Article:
Prenatal Yoga Teacher Training

Shitali: Cooling Breath

Many pregnant women feel nauseous at some time during their pregnancy. Shitali (Cooling Breath) can be very helpful in alleviating this miserable symptom. As the name implies, you can also use this breath practice to cool the body, and, for many, it alleviates or eliminates nausea. It may even prove beneficial in labor, as some women will get nauseous or very hot in labor.

JennG_ShitaliCurl the tongue or make an “O” shape with your lips and inhale over the tongue. After inhaling, the mouth and exhale through the nose. You can repeat this as often as you feel the need.

Jenn Gebhart teacher prenatal classes and is one of two co-authors of the Yoga on High Prenatal Teacher Training course. As you can see, the tips and techniques in that teacher training are not all asana-based. For more information on the teacher training, click here. And for a full bio of Jenn, click here.

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Prenatal Yoga

People come to yoga for various reasons. Many come for relief from physical pain, to increase strength, gain better balance, improve their posture and learn how to relax. It’s never very long before they discover that these goals and many others are fulfilled. Women often begin yoga when they are pregnant for these very reasons. The pregnant body is changing rapidly, sometimes what feels like wildly, and finding a way to rest comfortably helps women process and integrate these changes. At Yoga on High, the prenatal yoga curriculum not only includes various breath and asana practices to support the pregnant body, but it focuses specifically on helping women develop and maintain healthy, sustainable posture.

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Offering Prenatal Support through Yoga

by Jennifer Gebhart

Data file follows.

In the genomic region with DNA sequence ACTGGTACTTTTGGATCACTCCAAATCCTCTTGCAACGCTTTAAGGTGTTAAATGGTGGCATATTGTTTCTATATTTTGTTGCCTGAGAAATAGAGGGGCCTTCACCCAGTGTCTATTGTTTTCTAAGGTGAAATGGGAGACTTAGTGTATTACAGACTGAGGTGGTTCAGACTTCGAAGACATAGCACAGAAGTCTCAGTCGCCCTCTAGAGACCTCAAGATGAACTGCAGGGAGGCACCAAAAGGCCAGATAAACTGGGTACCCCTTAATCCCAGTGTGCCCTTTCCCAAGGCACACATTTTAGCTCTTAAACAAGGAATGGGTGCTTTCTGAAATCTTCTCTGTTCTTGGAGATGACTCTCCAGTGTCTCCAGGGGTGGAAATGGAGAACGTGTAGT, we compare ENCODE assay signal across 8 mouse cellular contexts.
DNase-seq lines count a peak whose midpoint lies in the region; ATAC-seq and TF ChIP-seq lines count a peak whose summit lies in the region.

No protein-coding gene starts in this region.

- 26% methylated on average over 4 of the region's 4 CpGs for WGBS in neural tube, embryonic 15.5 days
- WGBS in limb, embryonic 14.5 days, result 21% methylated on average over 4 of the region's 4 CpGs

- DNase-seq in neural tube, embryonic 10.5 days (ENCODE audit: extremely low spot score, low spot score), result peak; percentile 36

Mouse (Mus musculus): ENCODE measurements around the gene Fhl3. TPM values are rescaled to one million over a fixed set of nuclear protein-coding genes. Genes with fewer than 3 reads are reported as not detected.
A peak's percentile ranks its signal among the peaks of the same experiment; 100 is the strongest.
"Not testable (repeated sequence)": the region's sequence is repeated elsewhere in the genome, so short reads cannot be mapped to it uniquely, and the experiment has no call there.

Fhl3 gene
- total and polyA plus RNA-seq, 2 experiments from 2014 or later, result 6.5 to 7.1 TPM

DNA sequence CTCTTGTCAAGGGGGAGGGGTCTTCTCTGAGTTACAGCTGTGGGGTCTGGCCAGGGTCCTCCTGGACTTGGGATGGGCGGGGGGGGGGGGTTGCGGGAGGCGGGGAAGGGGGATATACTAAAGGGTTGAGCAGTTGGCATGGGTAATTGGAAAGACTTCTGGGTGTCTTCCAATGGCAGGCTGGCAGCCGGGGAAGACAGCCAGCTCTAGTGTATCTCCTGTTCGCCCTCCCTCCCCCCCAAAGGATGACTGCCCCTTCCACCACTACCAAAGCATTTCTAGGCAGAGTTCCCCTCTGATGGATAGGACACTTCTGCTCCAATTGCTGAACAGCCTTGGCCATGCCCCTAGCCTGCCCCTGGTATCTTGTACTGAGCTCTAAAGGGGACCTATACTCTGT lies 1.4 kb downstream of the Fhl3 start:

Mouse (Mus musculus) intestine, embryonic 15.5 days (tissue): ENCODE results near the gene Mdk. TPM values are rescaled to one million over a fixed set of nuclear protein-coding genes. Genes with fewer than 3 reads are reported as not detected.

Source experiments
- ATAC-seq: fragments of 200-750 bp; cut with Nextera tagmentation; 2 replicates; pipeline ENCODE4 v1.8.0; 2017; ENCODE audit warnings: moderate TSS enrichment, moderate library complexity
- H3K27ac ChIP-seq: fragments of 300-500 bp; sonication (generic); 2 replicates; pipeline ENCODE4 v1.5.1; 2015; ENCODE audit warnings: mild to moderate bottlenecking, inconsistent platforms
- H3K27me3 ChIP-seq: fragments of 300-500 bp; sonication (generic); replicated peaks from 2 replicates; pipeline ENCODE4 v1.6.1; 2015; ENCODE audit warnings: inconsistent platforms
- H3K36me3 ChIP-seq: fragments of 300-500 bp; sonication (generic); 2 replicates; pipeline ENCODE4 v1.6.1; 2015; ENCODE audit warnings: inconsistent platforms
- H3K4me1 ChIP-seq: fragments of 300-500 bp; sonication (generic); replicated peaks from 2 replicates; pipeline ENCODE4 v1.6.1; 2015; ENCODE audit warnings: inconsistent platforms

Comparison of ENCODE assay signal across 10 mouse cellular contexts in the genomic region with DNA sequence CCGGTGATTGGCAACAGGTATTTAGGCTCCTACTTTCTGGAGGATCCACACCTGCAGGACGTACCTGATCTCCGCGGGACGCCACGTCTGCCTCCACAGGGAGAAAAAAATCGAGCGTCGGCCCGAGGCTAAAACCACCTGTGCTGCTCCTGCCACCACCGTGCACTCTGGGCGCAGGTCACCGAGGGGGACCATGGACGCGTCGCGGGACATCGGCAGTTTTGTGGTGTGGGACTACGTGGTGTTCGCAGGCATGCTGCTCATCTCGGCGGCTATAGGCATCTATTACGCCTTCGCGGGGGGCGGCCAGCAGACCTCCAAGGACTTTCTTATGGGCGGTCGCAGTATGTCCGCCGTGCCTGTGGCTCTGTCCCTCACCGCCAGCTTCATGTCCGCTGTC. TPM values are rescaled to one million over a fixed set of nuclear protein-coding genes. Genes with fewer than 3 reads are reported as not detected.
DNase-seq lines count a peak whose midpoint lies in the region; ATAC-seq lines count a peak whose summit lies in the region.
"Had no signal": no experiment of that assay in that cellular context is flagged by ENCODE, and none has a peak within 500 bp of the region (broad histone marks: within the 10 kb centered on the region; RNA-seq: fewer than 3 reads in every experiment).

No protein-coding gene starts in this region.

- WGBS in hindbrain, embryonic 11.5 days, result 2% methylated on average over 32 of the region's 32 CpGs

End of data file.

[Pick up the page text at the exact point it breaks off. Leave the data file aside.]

Teaching Prenatal Yoga allows you the opportunity to empower women during this special and sacred time of their life. Pregnancy can create a flurry of emotions due to the physical changes it involves as well as fears about the baby’s health, laboring and mothering. As a yoga teacher you can offer a sacred space for the pregnant woman to slow down, tune into her body, and build a community of support. You can teach her ways to find comfort and ease in her changing body, while celebrating the life she is creating. Often women turn to yoga for the first time while pregnant because other forms of physical activity become too challenging and they hear how Prenatal Yoga offers them a time to bond with the baby and tools for labor. To avoid feeling isolated pregnant women can connect with one another is Prenatal Yoga classes, too. I’ve had many Prenatal Yoga Class students stay connected with one another, even after having their second children. What a gift this is in our fast paced, detached society. Read More…

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Supporting the Prenatal Experience

by Mary Sinclair

This is my 11thyear teaching prenatal yoga at Yoga on High and I find the spectrum of my experience fascinating! My teaching style continually evolves due to all I learn along the way. Being on the prenatal yoga scene is a surefire way to grow as a teacher, just like the pregnant body grows and changes.

One of my favorite aspects of teaching pregnant women is being a part of their support team.  I love to create and hold the space for them to come together to share their mutual experiences. After all, this may be the only time they get to be around other pregnant women. Class time becomes their sanctuary, letting them spread out, be themselves, share and gather information and share their common woes and celebrations as well. Read More…

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